This is the stage that can take either a short or a long time, depending on the person. My goal is to see a degree of autonomy in the student. This may or may not include a personal style showing yet, rather a base upon which he/she can grow further. Guidance is still necessary but that varies with the individual too.

Phillip

Toddler Study 2017


“Toddler study”
40cm x 50cm (16″ x 20″) Oil on W&N canvas texture paper 300gsm.
As part of my objective to,

  1. Gain back the time spent without painting, and
  2. Create a ready to show portfolio of works to use as a guideline
  3. Not use storage space, therefore a canvas pad became ideal.
Phillip

Naomi 2017


“Naomi.” 40cm x 50cm (16″ x 20″)
Oil on W&N canvas texture paper 300gsm.
On the happy side with this study after 2.5 years in the doldrums.
My eyesight got adjusted to the glasses as part of natural process, instead of having to solve the problem of focusing the lenses to my painting distance. Quite handy…
Next I hope they iron the details of multi-focal contact lenses as I would find even better  

Phillip

Dani 2014

DS2014_1Dani Samuels 2014, 23″ x 31.5″ (48 x 80cm). Oil on primed board. Phillip Carrero.
Exclusive Prints on Canvas For Sale here!

At the very moment I was signing this painting Dani was on fire, throwing a new personal best of 67.99m in Weisbaden, Germany. First  competition of this European Tour, Glasgow 2014 Comm Games year… the best is yet to come, go Dani!

Today Dani Samuels has inched closer to the 20-year-old Australian women’s discus record. The reigning national champion and Glasgow 2014 bound discus thrower improved her personal best three times with three consecutive throws to 67.99m on the last attempt.

Her new PB moves her to second on the Australian all-time list behind only the 68.72m national record of Daniela Costian, set in 1994.

Samuels’ effort won the competition ahead of Julia Fischer of Germany, who threw 66.46 in second place.

(from http://www.athletics.com.au/News/Article-Details/ArtMID/5111/ArticleID/8095/Samuels-PB)

2003 World Youth Shot Put 25/27 Qual DNQ 11.59m
2005 World Youth Discus Throw 1/34 Final 1st 54.09m
2006 Commonwealth Games Discus Throw 3/14 3rd 59.44m
2006 World Cup Discus Throw 6/9 6th 59.68m
2006 World Junior Discus Throw 1/27 Final 1st 60.63m
2007 World Championships Discus Throw 13/28 Qual 60.44m DNQ
2007 Universiade Discus Throw 2/17 2nd 60.47m
2008 Olympic Games Discus Throw 9/38 Final 60.15m
2009 World Championships Discus Throw 1/40 Final 1st 65.44m
2009 Universiade Discus Throw 1/21 Final 1st 62.48m
2010 World Cup Discus Throw 4/8 4th 61.34m
2011 World Championships Discus Throw 10/24 Final 10th 59.14m
2012 Olympic Games Discus Throw 12/35 Qual 63.97m; Final 12th 60.40m
2013 World Championships Discus Throw 10/26 Qual 62.85m; Final 10th 62.42m
National Competition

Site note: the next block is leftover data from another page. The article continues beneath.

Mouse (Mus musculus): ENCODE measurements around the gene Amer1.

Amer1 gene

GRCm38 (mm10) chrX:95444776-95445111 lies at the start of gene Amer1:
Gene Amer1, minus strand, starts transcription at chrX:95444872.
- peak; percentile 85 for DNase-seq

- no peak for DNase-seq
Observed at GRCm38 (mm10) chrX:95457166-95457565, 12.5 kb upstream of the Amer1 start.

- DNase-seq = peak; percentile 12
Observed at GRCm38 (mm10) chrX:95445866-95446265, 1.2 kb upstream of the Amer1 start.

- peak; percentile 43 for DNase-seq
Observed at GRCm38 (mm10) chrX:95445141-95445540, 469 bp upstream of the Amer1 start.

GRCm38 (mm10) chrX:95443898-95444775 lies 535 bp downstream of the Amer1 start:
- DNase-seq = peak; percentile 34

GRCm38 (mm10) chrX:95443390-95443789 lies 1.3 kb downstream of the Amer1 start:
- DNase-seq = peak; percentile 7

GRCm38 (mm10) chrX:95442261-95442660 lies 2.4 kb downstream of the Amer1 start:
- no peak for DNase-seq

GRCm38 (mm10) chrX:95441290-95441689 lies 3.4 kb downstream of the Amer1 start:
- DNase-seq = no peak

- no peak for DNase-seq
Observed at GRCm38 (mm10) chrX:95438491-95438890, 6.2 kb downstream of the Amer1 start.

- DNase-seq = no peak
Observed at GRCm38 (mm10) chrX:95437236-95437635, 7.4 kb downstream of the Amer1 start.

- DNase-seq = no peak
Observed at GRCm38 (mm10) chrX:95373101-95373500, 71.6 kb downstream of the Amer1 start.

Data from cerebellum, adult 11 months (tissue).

2004-05 Aust. Junior T & F Shot Put 1 15.01m
Discus Throw 1 53.09m
2004-05 Aust. T & F Shot Put 4 (2nd Aust.) 14.71m
Discus Throw 2 (1st Aust.) 55.78m
2005-06 Aust. T & F Shot Put 2 (1st Aust.) 15.98m
Discus Throw 2 (1st Aust.) 56.67m
2006-07 Aust. Junior T & F Shot Put 1 16.19m
Discus Throw 1 58.48m
2006-07 Aust. T & F Shot Put 2 (1st Aust.) 16.17m
Discus Throw 1 60.40m
2007-08 Aust. T & F Discus Throw 1 62.95m
2008-09 Aust. T & F Shot Put 3 (1st Aust.) 16.30m
Discus Throw 1 60.05m
2009-10 Aust. T & F Discus Throw 1 63.61m
2010-11 Aust. T & F Discus Throw 1 61.79m
2011-12 Aust. T & F Shot Put 1 16.65m
Discus Throw 1 62.34m
2013-14 Aust. T & F Discus Throw 1 66.81m

Phillip

Vaulter article March 5, 2014

Phillip Carrero Captures the Art of Vaulting in Painting of American Legend Joe Dial

by 3 Comments

Australian Phillip Carrero’s giant oil on canvas captures Joe Dial soaring 18-8 in 1986, one of the most memorable vaults in the American legend’s illustrious career.

By Grant Overstake

[Reprinted from the March 2014 Issue of VAULTER MAGAZINE]

For more than forty years, Australian master painter Phillip Carrero has meticulously captured the likenesses of public figures, military heroes, and outstanding athletes, whose images are on display at the Olympics Athletic Centre in Sydney.

The stunning oil on canvas by Phillip Carrero is presented to American legend Joe Dial as a surprise birthday gift at costume pole-vault fund-raiser for the ORU track program. The crowd cheered as Shawna and Joe posed with two of their three children, Tyler, at left, and Tommy.

The painting was a birthday gift presented at a fund-raiser for the ORU track program. Shawna and Joe posed with two of their three children, Tyler, at left, and Tommy.

Over and above all, however, the artist from Down Under is on top of the world when painting the graceful athletes who soar in one of the world’s most beautiful and artistic sports — pole-vaulting.

Carrero’s dual passions are manifested in his most recent work, a stunning image of American legend Joe Dial, one of the world’s all-time great vaulters.

Dial, who was the first high school pole-vaulter to clear 18 feet, and the first college pole-vaulter to clear 19 feet, is the first US vaulter to have his career captured by the world’s greatest painter of pole-vaulters.

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Phillip Carrero with his portrait of discus thrower Dani Samuels, the youngest world champion in the event. Many of Carrero’s paintings are on display at the Olympics Athletic Centre in Sydney.